For Immediate Release: September 01, 2011

Who's Working This Labor Day?

Why policymakers must focus on long- and short-term solutions to jobs crisis

 It's alarming enough that unemployment has hovered around 9 percent or more since April 2009, but equally troubling is that workers are remaining unemployed longer and many are dropping out of the labor force altogether. This trend threatens to turn far too many of America's once productive workers into permanently unemployed and unemployable people, the Center for Law and Social Policy said today.

A new CLASP fact sheet highlights data showing a decline in workforce participation and the difficulty many long-term unemployed face in plugging back into the labor market. Among other things, it reveals there are far more job seekers than jobs, people are out of work for longer periods of time, and a smaller percent of the population is working.

  • Five to one: The ratio of job seekers to jobs. For every five people looking for work, there is one job opening.
  • 4.5 million: The number of workers (32 percent of the 14 million unemployed workers) who have been out of work for a year or more. Another 1.7 million have been unemployed for six months to a year.
  • 30.1 percent: Percent of the nation's 26.7 million part-time workers who are doing so involuntarily because employers cut their hours were cut or they can't find full-time jobs.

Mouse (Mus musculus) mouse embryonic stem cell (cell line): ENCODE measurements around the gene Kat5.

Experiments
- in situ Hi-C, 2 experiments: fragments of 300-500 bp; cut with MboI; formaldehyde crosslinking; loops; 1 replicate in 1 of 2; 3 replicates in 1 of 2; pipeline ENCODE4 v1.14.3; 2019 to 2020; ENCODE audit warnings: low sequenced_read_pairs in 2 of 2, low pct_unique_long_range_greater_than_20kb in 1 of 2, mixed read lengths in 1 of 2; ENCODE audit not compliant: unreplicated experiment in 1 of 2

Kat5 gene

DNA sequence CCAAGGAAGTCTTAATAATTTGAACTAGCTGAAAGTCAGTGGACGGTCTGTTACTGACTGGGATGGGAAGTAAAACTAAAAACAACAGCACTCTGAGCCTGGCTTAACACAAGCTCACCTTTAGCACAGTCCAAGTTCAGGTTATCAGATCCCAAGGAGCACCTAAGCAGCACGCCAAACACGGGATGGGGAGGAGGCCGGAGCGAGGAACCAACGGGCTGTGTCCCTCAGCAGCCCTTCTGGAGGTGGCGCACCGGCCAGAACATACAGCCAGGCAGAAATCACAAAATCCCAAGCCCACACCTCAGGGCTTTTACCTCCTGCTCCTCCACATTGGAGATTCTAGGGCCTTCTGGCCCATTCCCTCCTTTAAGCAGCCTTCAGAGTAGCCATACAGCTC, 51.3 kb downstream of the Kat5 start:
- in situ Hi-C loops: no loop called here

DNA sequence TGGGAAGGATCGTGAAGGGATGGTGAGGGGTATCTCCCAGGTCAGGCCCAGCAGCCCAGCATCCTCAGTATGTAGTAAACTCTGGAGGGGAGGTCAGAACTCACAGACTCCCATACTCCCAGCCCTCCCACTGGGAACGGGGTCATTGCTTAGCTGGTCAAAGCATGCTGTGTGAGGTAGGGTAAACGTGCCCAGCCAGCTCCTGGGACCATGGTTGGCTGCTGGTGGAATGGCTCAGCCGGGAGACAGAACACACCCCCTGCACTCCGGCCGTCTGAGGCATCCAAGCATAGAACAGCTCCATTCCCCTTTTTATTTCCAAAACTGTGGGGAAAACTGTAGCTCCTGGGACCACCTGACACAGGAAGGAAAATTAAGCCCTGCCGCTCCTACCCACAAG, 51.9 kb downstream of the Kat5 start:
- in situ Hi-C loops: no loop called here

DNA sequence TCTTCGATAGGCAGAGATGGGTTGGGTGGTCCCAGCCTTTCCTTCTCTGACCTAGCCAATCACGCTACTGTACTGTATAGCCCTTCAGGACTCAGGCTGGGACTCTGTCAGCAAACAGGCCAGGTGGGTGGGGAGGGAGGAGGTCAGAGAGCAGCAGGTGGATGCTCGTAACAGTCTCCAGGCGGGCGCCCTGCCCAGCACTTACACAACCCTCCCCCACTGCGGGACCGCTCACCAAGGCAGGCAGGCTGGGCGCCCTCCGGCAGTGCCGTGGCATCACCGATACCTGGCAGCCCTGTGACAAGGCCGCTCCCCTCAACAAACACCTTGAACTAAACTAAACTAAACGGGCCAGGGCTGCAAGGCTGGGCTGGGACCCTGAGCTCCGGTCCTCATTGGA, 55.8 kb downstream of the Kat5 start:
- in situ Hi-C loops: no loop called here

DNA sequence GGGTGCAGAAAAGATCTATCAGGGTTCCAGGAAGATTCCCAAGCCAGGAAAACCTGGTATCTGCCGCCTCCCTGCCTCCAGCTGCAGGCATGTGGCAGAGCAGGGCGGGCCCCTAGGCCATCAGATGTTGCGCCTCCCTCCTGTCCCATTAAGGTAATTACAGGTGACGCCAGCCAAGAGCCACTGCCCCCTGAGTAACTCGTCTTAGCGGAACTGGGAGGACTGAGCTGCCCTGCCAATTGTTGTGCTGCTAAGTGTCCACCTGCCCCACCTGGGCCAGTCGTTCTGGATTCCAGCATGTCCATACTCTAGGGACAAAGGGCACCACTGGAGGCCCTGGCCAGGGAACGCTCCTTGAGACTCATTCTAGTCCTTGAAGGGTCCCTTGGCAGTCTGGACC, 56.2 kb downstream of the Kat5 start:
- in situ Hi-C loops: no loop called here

• 58 percent: The current employment -to-population ratio, or percent of the population working, which is at its lowest level since 1983.

"For the well-being of families, communities and the nation, policymakers must focus on putting Americans back to work," said Evelyn Ganzglass, director of workforce development at CLASP. "High levels of prolonged unemployment are detrimental to family well-being in the short-term, but it also risks the nation's position as a global and economic force in the long-term."

Research shows persistently high unemployment has negative long-term social and economic consequences for individuals and families. The longer people are unemployed, the harder it is to find jobs as their skills deteriorate. Parents' diminished economic resources negatively affect their children's outcomes. College graduates who enter the workforce during a recession have lower lifetime earnings than those who began working when jobs were plentiful. And older unemployed people often drop out of the workforce altogether, reducing their retirement income.

Further, high unemployment affects the nation's long-term economic well-being because, as the U.S. Department of Labor notes, the nation's productive workforce is what has contributed to the nation's high standard of living. To maintain this status, the nation must invest in getting people back to work.

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